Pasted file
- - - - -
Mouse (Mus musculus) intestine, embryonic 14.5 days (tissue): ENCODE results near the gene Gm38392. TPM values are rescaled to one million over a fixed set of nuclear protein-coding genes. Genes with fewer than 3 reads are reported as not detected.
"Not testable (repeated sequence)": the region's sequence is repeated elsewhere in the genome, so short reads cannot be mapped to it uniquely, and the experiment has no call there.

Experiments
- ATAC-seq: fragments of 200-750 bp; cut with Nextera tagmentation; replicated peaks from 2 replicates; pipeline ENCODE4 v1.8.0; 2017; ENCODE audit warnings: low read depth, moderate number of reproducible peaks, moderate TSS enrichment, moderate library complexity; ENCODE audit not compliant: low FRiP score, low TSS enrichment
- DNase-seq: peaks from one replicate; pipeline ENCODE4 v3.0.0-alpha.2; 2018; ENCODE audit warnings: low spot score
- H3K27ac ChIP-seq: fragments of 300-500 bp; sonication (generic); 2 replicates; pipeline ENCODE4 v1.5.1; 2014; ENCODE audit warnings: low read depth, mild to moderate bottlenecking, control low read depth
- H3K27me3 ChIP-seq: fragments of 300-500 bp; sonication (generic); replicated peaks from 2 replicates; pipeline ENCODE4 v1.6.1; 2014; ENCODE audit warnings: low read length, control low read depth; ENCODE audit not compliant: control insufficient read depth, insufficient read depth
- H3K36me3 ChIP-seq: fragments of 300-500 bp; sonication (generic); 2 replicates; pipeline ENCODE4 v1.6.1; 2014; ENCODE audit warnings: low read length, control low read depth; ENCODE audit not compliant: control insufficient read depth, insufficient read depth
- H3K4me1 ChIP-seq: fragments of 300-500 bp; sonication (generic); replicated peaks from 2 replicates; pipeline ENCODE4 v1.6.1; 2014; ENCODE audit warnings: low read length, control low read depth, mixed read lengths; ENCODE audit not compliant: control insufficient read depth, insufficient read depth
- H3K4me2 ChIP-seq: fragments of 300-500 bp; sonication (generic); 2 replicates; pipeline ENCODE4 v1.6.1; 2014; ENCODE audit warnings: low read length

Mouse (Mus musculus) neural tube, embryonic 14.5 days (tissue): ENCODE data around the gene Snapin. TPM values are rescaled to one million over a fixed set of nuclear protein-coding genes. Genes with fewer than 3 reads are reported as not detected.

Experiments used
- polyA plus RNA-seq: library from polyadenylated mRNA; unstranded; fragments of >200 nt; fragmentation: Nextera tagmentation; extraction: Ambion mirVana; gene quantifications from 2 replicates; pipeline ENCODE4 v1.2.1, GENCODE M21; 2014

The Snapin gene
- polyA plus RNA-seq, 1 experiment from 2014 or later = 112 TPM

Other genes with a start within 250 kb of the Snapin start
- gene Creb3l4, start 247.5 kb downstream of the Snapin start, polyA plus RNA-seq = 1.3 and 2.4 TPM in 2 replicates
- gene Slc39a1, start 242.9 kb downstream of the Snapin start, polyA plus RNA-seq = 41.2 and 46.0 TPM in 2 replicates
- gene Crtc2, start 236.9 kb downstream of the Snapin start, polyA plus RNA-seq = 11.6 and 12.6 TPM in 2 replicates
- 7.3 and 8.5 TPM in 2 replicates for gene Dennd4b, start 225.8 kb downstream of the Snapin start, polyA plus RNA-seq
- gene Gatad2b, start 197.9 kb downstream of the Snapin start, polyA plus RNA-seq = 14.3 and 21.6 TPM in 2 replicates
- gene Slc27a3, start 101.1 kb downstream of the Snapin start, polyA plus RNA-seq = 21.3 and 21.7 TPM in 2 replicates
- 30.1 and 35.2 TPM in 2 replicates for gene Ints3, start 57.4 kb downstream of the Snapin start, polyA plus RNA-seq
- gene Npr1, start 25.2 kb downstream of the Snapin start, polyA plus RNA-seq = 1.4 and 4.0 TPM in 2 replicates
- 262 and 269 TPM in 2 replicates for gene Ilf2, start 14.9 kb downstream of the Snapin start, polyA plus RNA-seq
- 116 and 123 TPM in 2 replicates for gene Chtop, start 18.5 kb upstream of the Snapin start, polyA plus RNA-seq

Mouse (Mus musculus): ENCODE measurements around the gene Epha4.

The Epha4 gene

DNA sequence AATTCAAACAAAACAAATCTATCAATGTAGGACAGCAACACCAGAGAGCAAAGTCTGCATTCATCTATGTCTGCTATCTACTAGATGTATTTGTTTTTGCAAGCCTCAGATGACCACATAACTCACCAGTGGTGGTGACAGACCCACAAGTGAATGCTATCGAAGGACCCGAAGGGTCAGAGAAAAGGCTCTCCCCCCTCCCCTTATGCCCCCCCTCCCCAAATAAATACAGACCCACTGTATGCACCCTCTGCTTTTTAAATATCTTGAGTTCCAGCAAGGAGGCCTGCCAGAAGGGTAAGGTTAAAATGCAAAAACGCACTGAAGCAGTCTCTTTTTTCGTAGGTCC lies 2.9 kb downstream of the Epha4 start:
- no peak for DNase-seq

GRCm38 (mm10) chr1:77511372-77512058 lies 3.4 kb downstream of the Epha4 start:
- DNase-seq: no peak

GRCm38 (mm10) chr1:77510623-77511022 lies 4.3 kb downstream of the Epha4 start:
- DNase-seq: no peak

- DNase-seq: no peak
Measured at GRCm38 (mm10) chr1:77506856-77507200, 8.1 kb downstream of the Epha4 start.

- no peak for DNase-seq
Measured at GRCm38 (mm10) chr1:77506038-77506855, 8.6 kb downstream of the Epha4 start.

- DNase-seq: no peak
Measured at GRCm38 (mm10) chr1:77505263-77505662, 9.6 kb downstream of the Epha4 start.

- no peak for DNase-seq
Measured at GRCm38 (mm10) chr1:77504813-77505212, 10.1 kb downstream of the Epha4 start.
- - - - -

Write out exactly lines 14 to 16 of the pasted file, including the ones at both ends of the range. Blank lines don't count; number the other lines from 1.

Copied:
The Snapin gene
- polyA plus RNA-seq, 1 experiment from 2014 or later = 112 TPM

Other genes with a start within 250 kb of the Snapin start